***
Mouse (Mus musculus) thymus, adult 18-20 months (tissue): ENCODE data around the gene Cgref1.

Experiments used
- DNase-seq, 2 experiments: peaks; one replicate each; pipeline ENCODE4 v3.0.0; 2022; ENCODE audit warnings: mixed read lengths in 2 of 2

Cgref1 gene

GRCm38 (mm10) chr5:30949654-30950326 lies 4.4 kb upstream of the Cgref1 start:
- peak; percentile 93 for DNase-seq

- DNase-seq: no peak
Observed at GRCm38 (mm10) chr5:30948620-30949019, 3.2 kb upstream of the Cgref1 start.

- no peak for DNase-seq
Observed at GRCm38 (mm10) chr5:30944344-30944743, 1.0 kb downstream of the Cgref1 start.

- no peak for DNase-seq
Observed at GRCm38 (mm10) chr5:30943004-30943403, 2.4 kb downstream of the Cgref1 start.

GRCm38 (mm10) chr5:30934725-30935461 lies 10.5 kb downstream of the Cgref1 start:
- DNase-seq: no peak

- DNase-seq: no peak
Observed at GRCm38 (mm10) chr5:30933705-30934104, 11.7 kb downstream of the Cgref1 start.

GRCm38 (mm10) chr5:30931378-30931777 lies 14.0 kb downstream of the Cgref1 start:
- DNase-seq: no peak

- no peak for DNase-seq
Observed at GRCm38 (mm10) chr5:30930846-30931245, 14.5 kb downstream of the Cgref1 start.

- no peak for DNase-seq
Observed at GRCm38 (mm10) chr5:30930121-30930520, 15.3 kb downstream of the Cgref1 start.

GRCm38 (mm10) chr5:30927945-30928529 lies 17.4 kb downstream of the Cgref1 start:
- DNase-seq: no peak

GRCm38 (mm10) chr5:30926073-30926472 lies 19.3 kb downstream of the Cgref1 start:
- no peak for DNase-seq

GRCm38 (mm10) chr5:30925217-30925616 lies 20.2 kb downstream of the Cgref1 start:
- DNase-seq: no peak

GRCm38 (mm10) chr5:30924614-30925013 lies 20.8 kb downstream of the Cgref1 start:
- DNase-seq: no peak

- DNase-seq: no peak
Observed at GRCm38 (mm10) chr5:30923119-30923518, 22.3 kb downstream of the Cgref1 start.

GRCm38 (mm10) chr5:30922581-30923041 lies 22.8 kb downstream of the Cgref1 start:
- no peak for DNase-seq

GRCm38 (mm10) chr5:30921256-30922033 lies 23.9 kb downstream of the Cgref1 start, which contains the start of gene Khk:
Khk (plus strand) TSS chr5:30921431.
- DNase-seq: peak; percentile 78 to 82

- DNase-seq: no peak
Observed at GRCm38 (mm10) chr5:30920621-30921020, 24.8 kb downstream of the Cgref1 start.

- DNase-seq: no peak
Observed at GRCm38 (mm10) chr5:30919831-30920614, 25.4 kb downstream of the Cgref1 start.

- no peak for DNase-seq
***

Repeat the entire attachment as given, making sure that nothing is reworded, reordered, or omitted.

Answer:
Mouse (Mus musculus) thymus, adult 18-20 months (tissue): ENCODE data around the gene Cgref1.

Experiments used
- DNase-seq, 2 experiments: peaks; one replicate each; pipeline ENCODE4 v3.0.0; 2022; ENCODE audit warnings: mixed read lengths in 2 of 2

Cgref1 gene

GRCm38 (mm10) chr5:30949654-30950326 lies 4.4 kb upstream of the Cgref1 start:
- peak; percentile 93 for DNase-seq

- DNase-seq: no peak
Observed at GRCm38 (mm10) chr5:30948620-30949019, 3.2 kb upstream of the Cgref1 start.

- no peak for DNase-seq
Observed at GRCm38 (mm10) chr5:30944344-30944743, 1.0 kb downstream of the Cgref1 start.

- no peak for DNase-seq
Observed at GRCm38 (mm10) chr5:30943004-30943403, 2.4 kb downstream of the Cgref1 start.

GRCm38 (mm10) chr5:30934725-30935461 lies 10.5 kb downstream of the Cgref1 start:
- DNase-seq: no peak

- DNase-seq: no peak
Observed at GRCm38 (mm10) chr5:30933705-30934104, 11.7 kb downstream of the Cgref1 start.

GRCm38 (mm10) chr5:30931378-30931777 lies 14.0 kb downstream of the Cgref1 start:
- DNase-seq: no peak

- no peak for DNase-seq
Observed at GRCm38 (mm10) chr5:30930846-30931245, 14.5 kb downstream of the Cgref1 start.

- no peak for DNase-seq
Observed at GRCm38 (mm10) chr5:30930121-30930520, 15.3 kb downstream of the Cgref1 start.

GRCm38 (mm10) chr5:30927945-30928529 lies 17.4 kb downstream of the Cgref1 start:
- DNase-seq: no peak

GRCm38 (mm10) chr5:30926073-30926472 lies 19.3 kb downstream of the Cgref1 start:
- no peak for DNase-seq

GRCm38 (mm10) chr5:30925217-30925616 lies 20.2 kb downstream of the Cgref1 start:
- DNase-seq: no peak

GRCm38 (mm10) chr5:30924614-30925013 lies 20.8 kb downstream of the Cgref1 start:
- DNase-seq: no peak

- DNase-seq: no peak
Observed at GRCm38 (mm10) chr5:30923119-30923518, 22.3 kb downstream of the Cgref1 start.

GRCm38 (mm10) chr5:30922581-30923041 lies 22.8 kb downstream of the Cgref1 start:
- no peak for DNase-seq

GRCm38 (mm10) chr5:30921256-30922033 lies 23.9 kb downstream of the Cgref1 start, which contains the start of gene Khk:
Khk (plus strand) TSS chr5:30921431.
- DNase-seq: peak; percentile 78 to 82

- DNase-seq: no peak
Observed at GRCm38 (mm10) chr5:30920621-30921020, 24.8 kb downstream of the Cgref1 start.

- DNase-seq: no peak
Observed at GRCm38 (mm10) chr5:30919831-30920614, 25.4 kb downstream of the Cgref1 start.

- no peak for DNase-seq